Investing in Employees at Coffee Cup Fuel Stop

At Coffee Cup Fuel Stops, cultivating long-term employees starts even before someone applies to the company.


At Coffee Cup Fuel Stops, cultivating long-term employees starts even before someone applies to the company.

“Every interaction I have with every person I meet is about selling us as a place they might want to work someday,” said Ericka Schapekahm, director of human resources and special projects for the company, adding that whether she is buying something in town, taking care of a transaction at the bank or getting involved in the community, she is laying the groundwork with future applicants. “We want to make sure we’re a place people want to work.”

Crafting the public’s image of the company is also part of Schapekahm’s long-term plan for building a strong employee base. “Getting the good people for us has been not acting like and looking like just a gas station. We want people with college degrees and we had to change the image of who we were to get those people applying,” Schapekahm said.

Coffee Cup Fuel Stops has branded itself as a travel plaza and focuses on the quality of its buildings. The company has added a Caribou Coffee, which has raised the quality of applicants in the entire store.

“Over half of our applicants come in for Caribou and if there isn’t a position there, we will tell them of other opportunities and that we will cross train them and transfer them over,” Schapekahm said, adding that once employees get in they aren’t necessarily so eager to get over. “They realize the feeling is the same throughout the store.”

Part of that feeling is the priority the location places on training and engaging employees. The company provides information and opportunities for those that would like to improve their skills. “When we’re trying to build potential leaders, it is a long game in our small community,” Schapekahm said, adding that it isn’t always possible to hire people who already have management experience. “In our little tiny communities, we don’t want to do damage and steal people from the other businesses around us.”

Schapekahm has tapped into younger talent and hires high school students. “We are looking for high schoolers who are in sports and honor roll and active in their church—just those that have some level of outreach,” she said, adding that once the students are onboard, it takes extra work. “It is hard on the front side because you’re teaching them life skills. You have to invest in them and be patient. It is like raising kids,” she said.

But that investment can pay off. “We like to promote from the bench and we’re always trying to build that bench,” Schapekahm said, adding that her managers have to like teaching and training. “They can’t just like coming in and getting a check. We work as a team.”

All employees receive training on how to lead. “We talk about how to present yourself to your com-

munity and your peers and consistently,” Schapekahm said. She encourages employees to think about how they are affecting those around them. “Ask yourself, ‘What kind of positive ripple effect am I having in my immediate position right now? Am I positively impacting my team around me right now?’”

Schapekahm dedicates about 10 hours a week to finding resources for training leaders. “I just put together ‘Ten Things Great Leaders Say Every Week.’ It is an article someone wrote, but I read it and put my own notes to it and made it into a training.”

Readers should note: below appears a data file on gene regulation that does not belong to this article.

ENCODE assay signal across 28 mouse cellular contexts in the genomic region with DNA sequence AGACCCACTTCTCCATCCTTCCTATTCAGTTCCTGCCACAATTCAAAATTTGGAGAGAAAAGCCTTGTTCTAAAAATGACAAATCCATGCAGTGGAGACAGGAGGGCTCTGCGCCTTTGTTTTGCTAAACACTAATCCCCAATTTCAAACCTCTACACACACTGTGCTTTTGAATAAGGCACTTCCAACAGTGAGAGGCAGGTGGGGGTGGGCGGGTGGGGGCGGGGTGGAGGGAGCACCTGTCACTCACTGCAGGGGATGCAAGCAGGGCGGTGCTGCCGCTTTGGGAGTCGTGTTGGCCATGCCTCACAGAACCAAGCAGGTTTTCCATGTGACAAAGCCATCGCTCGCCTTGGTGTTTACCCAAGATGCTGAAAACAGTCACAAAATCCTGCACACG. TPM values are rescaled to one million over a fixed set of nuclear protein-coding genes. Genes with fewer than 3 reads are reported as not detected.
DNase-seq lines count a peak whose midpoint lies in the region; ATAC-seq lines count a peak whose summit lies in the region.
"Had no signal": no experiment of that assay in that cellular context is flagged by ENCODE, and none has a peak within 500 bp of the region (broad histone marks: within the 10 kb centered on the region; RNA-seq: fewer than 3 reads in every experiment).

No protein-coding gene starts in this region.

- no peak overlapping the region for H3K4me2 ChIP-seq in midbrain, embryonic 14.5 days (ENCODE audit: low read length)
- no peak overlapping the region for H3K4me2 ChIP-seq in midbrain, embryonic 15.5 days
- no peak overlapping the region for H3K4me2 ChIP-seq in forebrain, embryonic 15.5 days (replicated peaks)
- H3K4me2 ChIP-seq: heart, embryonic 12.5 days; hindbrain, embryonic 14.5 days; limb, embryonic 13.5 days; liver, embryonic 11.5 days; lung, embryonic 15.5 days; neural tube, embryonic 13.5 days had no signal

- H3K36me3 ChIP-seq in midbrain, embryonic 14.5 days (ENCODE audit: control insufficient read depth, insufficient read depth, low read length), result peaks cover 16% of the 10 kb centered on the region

The company also talks about the need to be predictable. “Your team should know what you want and know how you’re going to react if you don’t get it,” Schapekahm said.

For those employees who want to move up and take on more leadership responsibilities, Schapekahm tells them to be exceptional at their current job. “I have people who do leadership trainings and tell me about it, but they aren’t dazzling me with the job they have now. I am such an advocate of ‘show me what you are doing now because what you’re preparing for, I’ll be able to see,’” she said.

One of the most important things Schapekahm looks for in her employees is that they have a genuine interest in people. “We call it a two-minute relationship. Some people think we have good sales people because we hire them, but we don’t. People who are genuinely interested in those two-minute relationships become good sales people because they are genuinely interested in people who they talk to,” she said.

To help find those employees, Schapekahm utilizes behavioral interviews. She said, “Every question we ask starts with, “Tell me about a time....’”

She also will let applicants wait for about four or five minutes in the store before she gets them for the interview to see how well they can engage with the existing team.

To help ensure positive interaction between company leaders and employees, the shift leaders at the fuel desk, food leaders and fuel desk managers at Coffee Cup Fuel Stops are directly responsible for hiring their own people. “I say, ‘Do you want to spend 40 hours a week with that person?’ It gives them ownership of their team,” Schapekahm said.

As a final step, each applicant at Coffee Cup Fuel Stops undergoes two interviews—one with his or her direct supervisor and a second with a general manager. “The hiring decision is the most important thing they do,” Schapekahm said.


One Operator’s Go-To List for Leadership Information

Ericka Schapekahm, director of human resources and special projects for the Coffee Cup Fuel Stops, has a handful of blogs and web sites she turns to help her craft her leadership training. She shared her list with Stop Watch. They are:

SHRM-Society of Human Resource Managers

Harvard Business Review

Leadership and Influence Blog 



This article originally ran in Stop Watch magazineStop Watch provides in-depth content to assist NATSO members in improving their travel plaza business operations.

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